In the midst of a steamy makeout session, Jessi’s hot ninth grade boyfriend suddenly keels over in pain. The stomach cramps have become too much. There’s only one thing she can do to help his aching blue balls, he says: give him a hand job. Jessi (Jessi Klein), like many of her peers in Big Mouth’s sexually charged fourth season, must decide whether or not she is ready to embark down the treacherous new road of sexual intimacy.
Episode 7 of Big Mouth, titled “Four Stories About Hand Stuff,” brilliantly captures the highs and lows of middle school attempts at sex acts in a series of four vignettes written by Mitra Jouhari and Brandon Kyle Goodman. Each story takes on a different aspect of early sexual experimentation in the wake of Devin and DeVon’s divorce, which is rumored to be due to the glaring lack of hand jobs in their marriage. While the stories are united by “hand stuff,” the episode’s most affecting moments underscore how the social hierarchies of middle school — and the perceived sexual norms that come along with them — can affect decision making when it comes to hooking up.
“We wanted to capture that feeling of, ‘Am I behind? Or am I too far ahead? Or am I doing it wrong?’”Jouhari says. “In middle school, I thought I was sick for doing the things I was doing.” Watching your body change and coping with new and inexplicable desires as an adolescent often feels strange, disgusting, and embarrassing, while we imagine that our peers must all be having normal, non-awkward experiences. “Puberty is really memorable because you’re exploring your sexuality, you’re discovering your identity, but most of us go through this terrible time and then never unpack it,” Goodman adds.
"We wanted to capture that feeling of, 'Am I behind? Or am I too far ahead? Or am I doing it wrong?' In middle school, I thought I was sick for doing the things I was doing."
“Four Stories About Hand Stuff” unpacks a variety of different issues, from Jay (Jason Mantzoukas)’s ultimately successful attempt at fingering Lola (Nick Kroll), which is bolstered by his decision to listen to her desires and focus on her pleasure rather than the advice of his male peers; to Andrew (John Mulaney) grappling with how his OCD factors into his intricate cabaret-inspired masturbation rituals. In another vignette, Matthew (Andrew Rannells) is rattled when he hears how far his group of gossipy queer friends have gone sexually and hastily throws himself at Aiden (Zachary Quinto) to catch up. “That is such an intense part of the gay experience,” says Goodman, who voiced one of the queer characters himself. “You don't know where you fit in, so you do what you think you are supposed to.” For Matthew, the high pressure situation has a positive outcome, as he and Aiden communicate honestly and choose to take things at their own pace. But not everyone has such positive first experiences.
The most harrowing of the episode’s four plots takes on “blue balls,” a technically real but often weaponized affliction rooted in the notion that if a boy is turned on but not rubbed to completion, he will experience intense physical pain. Jessi first learns of this malady through her boyfriend Michael Angelo (Sterling K. Brown), an older and more experienced gauge-wearing hunk. When he insists that Jessi’s refusal to give him a hand job is causing him searing pain, a mortified Jessi is forced to consider committing this selfless act for her ailing lover — even though she and Michael Angelo both know that she doesn’t feel ready.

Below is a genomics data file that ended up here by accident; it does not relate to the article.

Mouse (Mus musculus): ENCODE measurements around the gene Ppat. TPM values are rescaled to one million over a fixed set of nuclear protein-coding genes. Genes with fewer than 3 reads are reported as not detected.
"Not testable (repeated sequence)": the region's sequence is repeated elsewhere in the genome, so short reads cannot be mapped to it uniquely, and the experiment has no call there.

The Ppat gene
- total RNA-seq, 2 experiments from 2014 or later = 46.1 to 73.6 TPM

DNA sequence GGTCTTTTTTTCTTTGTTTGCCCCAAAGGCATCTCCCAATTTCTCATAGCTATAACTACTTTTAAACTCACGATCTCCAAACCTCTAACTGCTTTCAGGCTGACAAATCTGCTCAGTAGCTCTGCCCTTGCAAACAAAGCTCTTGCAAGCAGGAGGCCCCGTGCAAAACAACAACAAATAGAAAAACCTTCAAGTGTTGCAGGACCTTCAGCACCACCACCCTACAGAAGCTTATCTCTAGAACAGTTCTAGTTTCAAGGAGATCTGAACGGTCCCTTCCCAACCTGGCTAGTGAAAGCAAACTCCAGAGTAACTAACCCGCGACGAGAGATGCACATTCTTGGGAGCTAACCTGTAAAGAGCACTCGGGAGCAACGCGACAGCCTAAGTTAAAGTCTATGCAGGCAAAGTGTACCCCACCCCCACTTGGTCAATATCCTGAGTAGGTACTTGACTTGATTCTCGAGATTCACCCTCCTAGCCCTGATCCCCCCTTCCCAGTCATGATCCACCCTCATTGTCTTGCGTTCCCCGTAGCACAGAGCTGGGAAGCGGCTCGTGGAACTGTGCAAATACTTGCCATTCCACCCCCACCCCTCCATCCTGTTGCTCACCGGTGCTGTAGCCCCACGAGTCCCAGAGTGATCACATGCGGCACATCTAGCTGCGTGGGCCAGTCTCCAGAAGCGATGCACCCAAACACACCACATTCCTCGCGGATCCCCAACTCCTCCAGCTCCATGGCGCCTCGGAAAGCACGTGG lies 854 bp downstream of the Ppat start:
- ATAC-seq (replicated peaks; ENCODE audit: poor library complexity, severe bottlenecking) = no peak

In contrast to the episode’s tender exchanges between Matthew and Aiden or Lola and Jay, "Jessi is with a partner who doesn't care to internalize her discomfort," Jouhari says. Jessi is wracked with anxiety while deciding whether or not to give him a hand job, but Michael Angelo tries to play the part of the nice guy while manipulating her into feeling bad for him. "He is a d*ck, but he is also a young person navigating sexuality who clearly has Jessi wrapped up in his spell,” Jouhari says. "Manipulation can [take] on many forms."
While the discourse around "peer pressure" often begins in middle school, it's most frequently employed to instruct young people not to corrode their brains with drugs and alcohol, while the complicated layers of sexual coercion are left out of the conversation. In Big Mouth, all the characters are stressed out by not knowing where they fall among their sexually active peers: Matthew feels like he hasn't gone far enough. Jay is sensitive when his fingering technique is corrected, and Jessi is trying to figure out why she has to be the one to pleasure her boyfriend if she's not ready when his hand is right there. In the end, Jessi gets broken up with for not giving Michael Angelo the hand job he's been pressuring her for.
While other characters’ first attempts at sex acts end in smiles or consensual orgasms, Jessi’s storyline feels equally grim and realistic. Her first foray into intimacy with another person ends up being more coercive than romantic, and those feelings of insufficiency are often difficult to shake. It’s a situation that resonates far beyond the world of middle school, which is in large part why Jouhari felt it was important to include. “I've had experiences like that before, a lot of women have had experiences like that,” she says. Perhaps women will feel less alone seeing it depicted, and equally importantly, perhaps the Michael Angelos of the world will see the episode as a cautionary tale.